But before we could go bike shopping, we had some mouse-hunting to do. I spent part of the previous night in an upstairs guest room at Heru's house but gave up on it about 1:30 a.m. when it became clear there was at least one mouse and possibly several others living in the box spring. I could hear chattering and chirping and the enamel-metallic sound of little claw teeth on wire spring. Gross. And having just gotten over a late-night cockroach visit while sleeping, I wasn't in the mood to find some furry vermin sharing my pillow. I spent a restless night on the wood floor of an adjoining room and after breakfast told Heru I thought there was a mouse in the bed. A mouse?! In the house?! He was transformed into something like the maniacal tire-changing dad from A Christmas Story.
A physical change came over him and Heru became a kind of fevered mouse tracker. He enlisted two sons, two box cutters, several brooms, a ShopVac, a dress shoe, and a can of Indonesian Raid. We locked the bedroom door behind us and closed the windows--sealing the critter's death chamber--and then we went to work attacking the box spring. Cutting off the cloth bottom, poking into the springs, shining a Mag Light this way and that. We vacuumed out several nests, punched at the sides. We turned the box spring forward, then back. No mouse. More prodding, more cutting, and still nothing. Then, a black blur. The animal had been flushed. It made several laps inside the box spring ran until it finally bolted. The animal ran for the door and was trapped, it weaved back into the room, ducking a kick, dodging a broom swing, until it got under a desk. Heru's youngest son poked from the side and the mouse came scurrying out again, back across the room—I threw the dress shoe and missed—then doubled back, it's little feet ablur, racing for safety, when Heru stomped on its head. He just murdered the thing. Black dress shoe grinding into the floor, a gray-black tail twitching for a minute and then going still. Very, very dead mouse. Mouse brains, the whole bit. We tidied up, the youngest boy removing the carcass in a towel, and got the bed put back together. I am, Heru said, pausing as he often does after using the first-person, a mouse hunter. Well, you definitely hunted the hell out of that one, I said. No mouse, good mouse.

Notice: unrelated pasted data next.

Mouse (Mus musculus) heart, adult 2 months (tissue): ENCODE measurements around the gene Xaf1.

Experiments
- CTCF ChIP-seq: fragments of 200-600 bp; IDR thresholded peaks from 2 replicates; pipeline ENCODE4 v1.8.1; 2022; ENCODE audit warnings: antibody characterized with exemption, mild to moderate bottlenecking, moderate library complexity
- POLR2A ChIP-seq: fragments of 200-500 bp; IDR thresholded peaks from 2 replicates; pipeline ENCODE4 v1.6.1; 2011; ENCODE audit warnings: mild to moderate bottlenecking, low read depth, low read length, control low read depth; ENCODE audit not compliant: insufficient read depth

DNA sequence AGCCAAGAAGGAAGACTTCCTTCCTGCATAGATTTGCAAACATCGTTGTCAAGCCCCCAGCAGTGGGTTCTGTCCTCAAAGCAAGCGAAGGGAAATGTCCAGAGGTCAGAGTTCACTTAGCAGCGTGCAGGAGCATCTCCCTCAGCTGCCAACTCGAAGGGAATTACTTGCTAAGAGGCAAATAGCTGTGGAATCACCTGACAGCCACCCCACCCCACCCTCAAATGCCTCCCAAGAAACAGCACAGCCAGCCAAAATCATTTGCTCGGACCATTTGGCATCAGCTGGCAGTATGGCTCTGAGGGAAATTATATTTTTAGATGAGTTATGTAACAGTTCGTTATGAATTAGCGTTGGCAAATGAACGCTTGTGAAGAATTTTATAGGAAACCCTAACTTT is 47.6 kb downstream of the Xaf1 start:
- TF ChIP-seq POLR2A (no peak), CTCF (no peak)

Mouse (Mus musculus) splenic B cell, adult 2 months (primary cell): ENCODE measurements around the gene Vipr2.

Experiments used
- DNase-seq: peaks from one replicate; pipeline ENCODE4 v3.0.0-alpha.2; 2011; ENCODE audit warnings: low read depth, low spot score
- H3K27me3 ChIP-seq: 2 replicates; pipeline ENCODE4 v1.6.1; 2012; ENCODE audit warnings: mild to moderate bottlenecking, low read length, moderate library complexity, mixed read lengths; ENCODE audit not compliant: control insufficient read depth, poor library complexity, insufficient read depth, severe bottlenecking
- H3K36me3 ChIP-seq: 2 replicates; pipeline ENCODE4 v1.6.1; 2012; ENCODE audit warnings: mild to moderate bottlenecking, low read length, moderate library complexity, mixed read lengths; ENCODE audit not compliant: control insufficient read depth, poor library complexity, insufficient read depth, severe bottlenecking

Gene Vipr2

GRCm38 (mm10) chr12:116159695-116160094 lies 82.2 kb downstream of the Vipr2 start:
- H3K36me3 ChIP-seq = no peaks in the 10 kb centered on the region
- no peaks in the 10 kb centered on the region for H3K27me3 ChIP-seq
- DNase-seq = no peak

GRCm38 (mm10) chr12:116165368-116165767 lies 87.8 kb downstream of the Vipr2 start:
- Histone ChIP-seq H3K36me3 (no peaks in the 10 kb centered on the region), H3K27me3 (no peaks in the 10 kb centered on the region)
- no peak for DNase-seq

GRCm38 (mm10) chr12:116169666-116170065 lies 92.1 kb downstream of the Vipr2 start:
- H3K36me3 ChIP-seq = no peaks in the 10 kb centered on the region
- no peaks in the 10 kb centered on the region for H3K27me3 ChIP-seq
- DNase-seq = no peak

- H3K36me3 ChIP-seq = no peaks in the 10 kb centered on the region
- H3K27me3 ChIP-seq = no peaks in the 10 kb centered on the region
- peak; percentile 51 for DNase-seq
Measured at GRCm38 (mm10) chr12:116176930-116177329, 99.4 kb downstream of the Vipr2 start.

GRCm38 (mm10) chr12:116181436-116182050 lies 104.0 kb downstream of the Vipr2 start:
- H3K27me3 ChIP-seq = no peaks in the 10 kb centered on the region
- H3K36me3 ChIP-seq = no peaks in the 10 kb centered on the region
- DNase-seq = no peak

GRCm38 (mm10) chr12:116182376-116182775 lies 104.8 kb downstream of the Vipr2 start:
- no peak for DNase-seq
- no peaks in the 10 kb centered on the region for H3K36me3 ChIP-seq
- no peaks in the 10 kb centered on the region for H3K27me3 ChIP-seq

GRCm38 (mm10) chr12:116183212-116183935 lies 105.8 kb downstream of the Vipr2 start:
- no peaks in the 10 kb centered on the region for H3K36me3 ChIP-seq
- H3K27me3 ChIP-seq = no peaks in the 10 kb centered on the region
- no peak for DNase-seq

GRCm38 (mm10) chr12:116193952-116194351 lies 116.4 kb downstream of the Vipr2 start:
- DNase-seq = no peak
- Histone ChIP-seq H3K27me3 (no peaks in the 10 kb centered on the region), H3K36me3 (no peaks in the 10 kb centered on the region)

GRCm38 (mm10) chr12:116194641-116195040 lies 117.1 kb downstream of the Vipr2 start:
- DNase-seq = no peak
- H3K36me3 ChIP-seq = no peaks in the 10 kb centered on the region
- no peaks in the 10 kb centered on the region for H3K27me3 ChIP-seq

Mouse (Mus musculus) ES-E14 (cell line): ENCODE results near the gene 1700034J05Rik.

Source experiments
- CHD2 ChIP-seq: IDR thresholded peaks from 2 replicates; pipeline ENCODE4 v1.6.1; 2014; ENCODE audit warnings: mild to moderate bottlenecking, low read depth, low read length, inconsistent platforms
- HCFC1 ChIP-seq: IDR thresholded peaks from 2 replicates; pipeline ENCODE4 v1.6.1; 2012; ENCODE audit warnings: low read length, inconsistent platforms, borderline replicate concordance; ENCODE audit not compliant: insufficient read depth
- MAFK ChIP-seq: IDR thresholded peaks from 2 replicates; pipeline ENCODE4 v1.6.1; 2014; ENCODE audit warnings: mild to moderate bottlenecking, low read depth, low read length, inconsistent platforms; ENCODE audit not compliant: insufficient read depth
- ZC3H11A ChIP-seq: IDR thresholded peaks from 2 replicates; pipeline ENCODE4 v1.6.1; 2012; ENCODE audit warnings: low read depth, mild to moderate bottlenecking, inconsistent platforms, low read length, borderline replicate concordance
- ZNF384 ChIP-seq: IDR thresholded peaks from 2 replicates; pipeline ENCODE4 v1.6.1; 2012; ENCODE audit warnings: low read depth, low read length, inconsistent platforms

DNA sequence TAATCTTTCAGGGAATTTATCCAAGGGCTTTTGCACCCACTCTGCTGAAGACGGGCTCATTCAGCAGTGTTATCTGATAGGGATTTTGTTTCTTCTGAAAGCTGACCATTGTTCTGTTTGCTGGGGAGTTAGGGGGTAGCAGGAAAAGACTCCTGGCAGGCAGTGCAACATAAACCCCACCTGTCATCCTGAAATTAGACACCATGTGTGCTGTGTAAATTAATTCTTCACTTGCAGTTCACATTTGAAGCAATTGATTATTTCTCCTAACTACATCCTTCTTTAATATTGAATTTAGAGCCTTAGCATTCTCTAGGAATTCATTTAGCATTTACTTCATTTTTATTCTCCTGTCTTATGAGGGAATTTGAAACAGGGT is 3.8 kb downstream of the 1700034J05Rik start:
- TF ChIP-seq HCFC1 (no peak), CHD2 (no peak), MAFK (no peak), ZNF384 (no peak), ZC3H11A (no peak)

Rio cleans the Mio.
With the mouse dead and behind us, it was time to go bike shopping. Four of us went out, led by Heru's youngest boy, Rio, and we finally found the Mio Soul parked in the back of a nearby showroom. Heru immediately began working on the shop manager for a good deal. They went back and forth for about 20 minutes and the manager guy just wouldn't budge the last couple hundred rupiah. I pulled Heru aside and asked if the bike came with a warranty card; shouldn't the warranty card be good for a free checkup? If he didn't have the warranty card, he should give us the difference of a checkup in the price—about what Heru was asking for. Heru's gave me a look. You like bargain? Yes. Yes, I do. This made him happy, and it got him the deal he was after and we all shook on things and some of us went to get money. Like everything else in Indonesia, buying a scooter involved a lot of paperwork and stacks of cash but we eventually got it done and I drove off, following Heru and Co. to the nearest helmet store. We walked from there to a little restaurant for a celebration lunch, then headed home where Rio insisted on immediately washing the new bike.
Later that day, I followed in a rain storm as Heru and Rio led me on a 45-minute ride back to Magelang. The scooter's now here, tucked back behind my little house, and greater Magelang and beyond beckons.